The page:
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The purpose of this research is to explore the latest treatment and management paradigms with respect to asthma. The introduction reveals the nature, etiology, incidence and causal factors of the pulmonary disease. The body of the research focuses on the treatment and management of the disease. Included are the two primary modes of treatment, short-term control and long-term management, including the different kinds of medications used with each approach. Management factors are discussed, including self-medication, patient and family education, increased levels of physician/nurse-patient/family interaction and communication, and control of the environment. Literature is reviewed in all these areas, including pro and con findings with respect to environmental control of allergens, the substances most responsible for causing asthma a large percentage of sufferers. A conclusions finds that the major key in the management of asthma is the development of a sound relationship between patients and care-givers, including education, daily management plans, and patient empowerment.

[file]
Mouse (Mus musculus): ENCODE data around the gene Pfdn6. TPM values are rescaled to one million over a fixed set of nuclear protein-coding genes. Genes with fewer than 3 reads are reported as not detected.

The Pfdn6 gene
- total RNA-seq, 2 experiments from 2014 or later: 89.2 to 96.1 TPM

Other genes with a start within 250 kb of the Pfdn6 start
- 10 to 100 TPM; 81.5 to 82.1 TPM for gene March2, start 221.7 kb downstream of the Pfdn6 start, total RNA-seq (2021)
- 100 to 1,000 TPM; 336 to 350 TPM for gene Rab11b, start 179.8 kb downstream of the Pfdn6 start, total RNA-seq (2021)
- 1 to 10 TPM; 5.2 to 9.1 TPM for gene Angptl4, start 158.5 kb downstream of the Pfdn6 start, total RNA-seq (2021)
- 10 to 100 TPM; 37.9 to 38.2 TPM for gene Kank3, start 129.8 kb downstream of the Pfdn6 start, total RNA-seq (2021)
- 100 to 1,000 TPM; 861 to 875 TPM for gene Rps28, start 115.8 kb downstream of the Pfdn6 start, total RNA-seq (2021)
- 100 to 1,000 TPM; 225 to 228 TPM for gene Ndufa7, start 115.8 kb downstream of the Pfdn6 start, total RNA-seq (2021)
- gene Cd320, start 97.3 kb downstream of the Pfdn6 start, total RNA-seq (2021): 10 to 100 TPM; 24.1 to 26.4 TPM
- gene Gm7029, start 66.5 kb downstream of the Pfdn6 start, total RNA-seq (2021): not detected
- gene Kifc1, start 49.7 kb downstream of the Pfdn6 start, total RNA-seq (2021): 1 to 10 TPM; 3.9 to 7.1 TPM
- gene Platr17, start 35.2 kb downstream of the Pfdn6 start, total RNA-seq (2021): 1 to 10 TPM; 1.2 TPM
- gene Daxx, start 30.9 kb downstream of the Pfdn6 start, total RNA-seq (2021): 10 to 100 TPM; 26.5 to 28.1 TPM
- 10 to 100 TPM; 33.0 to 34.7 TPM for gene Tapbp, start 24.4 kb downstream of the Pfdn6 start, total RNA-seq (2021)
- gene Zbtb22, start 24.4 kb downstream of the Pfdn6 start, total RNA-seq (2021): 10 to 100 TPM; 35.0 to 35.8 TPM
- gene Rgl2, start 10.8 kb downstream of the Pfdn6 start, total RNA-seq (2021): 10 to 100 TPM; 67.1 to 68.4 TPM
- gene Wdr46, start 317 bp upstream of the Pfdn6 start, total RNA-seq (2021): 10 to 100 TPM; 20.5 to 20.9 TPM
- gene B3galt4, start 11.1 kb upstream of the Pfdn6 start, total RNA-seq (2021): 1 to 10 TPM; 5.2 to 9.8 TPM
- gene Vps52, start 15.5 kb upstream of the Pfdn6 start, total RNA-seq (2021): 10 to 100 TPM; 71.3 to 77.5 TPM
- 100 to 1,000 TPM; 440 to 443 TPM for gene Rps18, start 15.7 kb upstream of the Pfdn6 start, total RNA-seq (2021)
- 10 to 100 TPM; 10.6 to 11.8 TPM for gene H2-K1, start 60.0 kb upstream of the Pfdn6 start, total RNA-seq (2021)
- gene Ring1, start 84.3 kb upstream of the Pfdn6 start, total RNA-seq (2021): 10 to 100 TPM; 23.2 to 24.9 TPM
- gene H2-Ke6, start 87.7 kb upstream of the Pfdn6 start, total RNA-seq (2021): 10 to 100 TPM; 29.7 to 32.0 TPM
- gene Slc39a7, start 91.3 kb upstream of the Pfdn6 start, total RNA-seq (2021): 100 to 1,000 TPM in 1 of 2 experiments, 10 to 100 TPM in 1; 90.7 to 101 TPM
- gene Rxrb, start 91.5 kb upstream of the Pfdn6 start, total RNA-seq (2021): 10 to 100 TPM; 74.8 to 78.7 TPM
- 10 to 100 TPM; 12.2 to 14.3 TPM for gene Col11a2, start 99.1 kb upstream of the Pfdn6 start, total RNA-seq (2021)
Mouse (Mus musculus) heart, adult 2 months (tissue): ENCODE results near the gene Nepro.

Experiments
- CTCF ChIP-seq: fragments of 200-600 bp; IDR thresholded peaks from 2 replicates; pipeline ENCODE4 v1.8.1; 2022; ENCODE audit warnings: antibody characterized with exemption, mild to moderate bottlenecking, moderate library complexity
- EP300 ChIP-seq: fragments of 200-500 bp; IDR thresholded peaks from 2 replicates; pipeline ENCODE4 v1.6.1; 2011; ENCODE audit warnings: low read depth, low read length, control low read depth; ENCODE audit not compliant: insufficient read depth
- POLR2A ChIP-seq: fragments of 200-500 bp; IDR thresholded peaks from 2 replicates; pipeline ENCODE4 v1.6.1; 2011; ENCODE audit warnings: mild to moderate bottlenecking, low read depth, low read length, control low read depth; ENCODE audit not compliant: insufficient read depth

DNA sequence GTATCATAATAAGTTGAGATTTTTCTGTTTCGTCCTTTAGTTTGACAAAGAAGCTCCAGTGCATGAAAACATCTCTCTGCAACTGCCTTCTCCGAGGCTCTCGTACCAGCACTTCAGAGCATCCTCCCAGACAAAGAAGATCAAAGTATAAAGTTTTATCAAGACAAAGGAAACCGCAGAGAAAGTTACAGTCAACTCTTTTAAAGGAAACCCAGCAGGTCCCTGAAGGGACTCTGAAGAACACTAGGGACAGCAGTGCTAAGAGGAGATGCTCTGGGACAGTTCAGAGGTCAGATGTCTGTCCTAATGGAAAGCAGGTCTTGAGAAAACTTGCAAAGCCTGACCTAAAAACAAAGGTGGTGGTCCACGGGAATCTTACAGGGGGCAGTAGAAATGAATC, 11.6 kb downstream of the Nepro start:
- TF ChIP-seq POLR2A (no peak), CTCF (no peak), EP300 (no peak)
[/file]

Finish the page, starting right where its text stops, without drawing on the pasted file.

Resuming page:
Many pulmonary diseases are caused as a consequence of viral, bacterial, or fungal infection. Such is not the case for asthma, “the result of processes that inflame the airways to contract, impeding the flow of air in and out of the lungs.” When a patient suffers from asthma, the usual symptoms include tightness in the chest, trouble breathing, wheezing and coughing. When doctors attempt to diagnose asthma they use a variety of methods, including lung functioning as measured by pulmonary performance tests, chest x-rays, and allergy tests aimed at revealing sensitivity levels to a variety of substances. Asthma is an inflammatory disease brought on in the majority of cases by allergic reactions in the individual to allergens. Asthma afflicts millions of individuals and a third of them are children, “asthma affects some 15 million people in the Unite...

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Asthma. (1969, December 31). In Retrieved 11:32, August 06, 2020, from